Other suitable absorbent materials include composite materials such as nonwoven polymeric matrices combined with highly hydrophilic fluid absorbing materials. Highly hydrophilic fluid absorbing materials include polymeric absorbent fibers or particles selected from the group consisting of modified polysaccharides, modified polyurethanes, and high molecular weight acrylic polymers containing hydrophilic groups. A preferred highly hydrophilic fluid absorbing material is acrylonitrile fibers treated with alkali metal hydroxides. A commercially available hydrogel polymeric material is available under the tradename LANSEAL fiber (Japan Exlan Co., Ltd., Osaka, Japan). These types of composite absorbent materials are readily prepared using well known methods such as the method reported in U.S. Pat. No. 4,957,795 to Riedel.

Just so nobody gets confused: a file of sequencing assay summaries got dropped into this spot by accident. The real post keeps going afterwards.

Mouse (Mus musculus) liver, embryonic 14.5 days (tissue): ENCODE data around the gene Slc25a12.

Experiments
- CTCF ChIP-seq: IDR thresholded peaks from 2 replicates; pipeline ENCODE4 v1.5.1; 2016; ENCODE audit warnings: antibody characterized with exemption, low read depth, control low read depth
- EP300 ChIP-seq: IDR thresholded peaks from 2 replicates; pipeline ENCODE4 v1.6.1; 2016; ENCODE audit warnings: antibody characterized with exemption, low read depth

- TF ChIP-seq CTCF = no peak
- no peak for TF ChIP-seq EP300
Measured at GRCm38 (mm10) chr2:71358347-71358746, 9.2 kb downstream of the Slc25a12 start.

Typically, the absorbent material includes one or more layers of a nonwoven, melt blown absorbent fiber which provides loft to the material and which absorbs liquids. The surface of the absorbent material which contacts the wound may additionally be treated or modified so that it will not adhere to the wound. For example, the absorbent material may be covered with a variety of commercially available wound contact materials such as TEGAPORE woven nylon web, TEGADERM polyurethane film or TEGASORB hydrocolloid (all available from 3M, St. Paul, Minn.) as well as other well known related materials. Preferably, absorbent material is selected so that when it is attached or fixed to the elastic substrate it will not inhibit the expansion or contraction of the elastic substrate. For example, if an absorbent material is compressible the absorbent material may be attached or fixed to the elastic substrate when the substrate is stretched or extended and then when the elastic substrate is relaxed the absorbent layer is compressed without bunching or becoming too stiff.